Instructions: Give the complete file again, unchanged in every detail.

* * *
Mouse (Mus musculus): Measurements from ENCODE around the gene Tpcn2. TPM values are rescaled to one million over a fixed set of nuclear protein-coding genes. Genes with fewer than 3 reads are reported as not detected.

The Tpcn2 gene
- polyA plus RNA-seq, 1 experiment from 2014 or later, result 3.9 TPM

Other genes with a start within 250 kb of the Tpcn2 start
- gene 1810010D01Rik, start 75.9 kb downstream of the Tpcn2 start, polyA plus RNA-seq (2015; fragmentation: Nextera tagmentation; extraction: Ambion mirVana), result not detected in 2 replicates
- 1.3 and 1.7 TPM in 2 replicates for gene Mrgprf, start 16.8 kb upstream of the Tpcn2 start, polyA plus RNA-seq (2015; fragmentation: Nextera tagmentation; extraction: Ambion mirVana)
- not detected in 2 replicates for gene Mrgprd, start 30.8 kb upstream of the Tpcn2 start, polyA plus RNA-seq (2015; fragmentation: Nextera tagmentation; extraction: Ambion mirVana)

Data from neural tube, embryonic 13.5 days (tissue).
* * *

Mouse (Mus musculus): Measurements from ENCODE around the gene Tpcn2. TPM values are rescaled to one million over a fixed set of nuclear protein-coding genes. Genes with fewer than 3 reads are reported as not detected.

The Tpcn2 gene
- polyA plus RNA-seq, 1 experiment from 2014 or later, result 3.9 TPM

Other genes with a start within 250 kb of the Tpcn2 start
- gene 1810010D01Rik, start 75.9 kb downstream of the Tpcn2 start, polyA plus RNA-seq (2015; fragmentation: Nextera tagmentation; extraction: Ambion mirVana), result not detected in 2 replicates
- 1.3 and 1.7 TPM in 2 replicates for gene Mrgprf, start 16.8 kb upstream of the Tpcn2 start, polyA plus RNA-seq (2015; fragmentation: Nextera tagmentation; extraction: Ambion mirVana)
- not detected in 2 replicates for gene Mrgprd, start 30.8 kb upstream of the Tpcn2 start, polyA plus RNA-seq (2015; fragmentation: Nextera tagmentation; extraction: Ambion mirVana)

Data from neural tube, embryonic 13.5 days (tissue).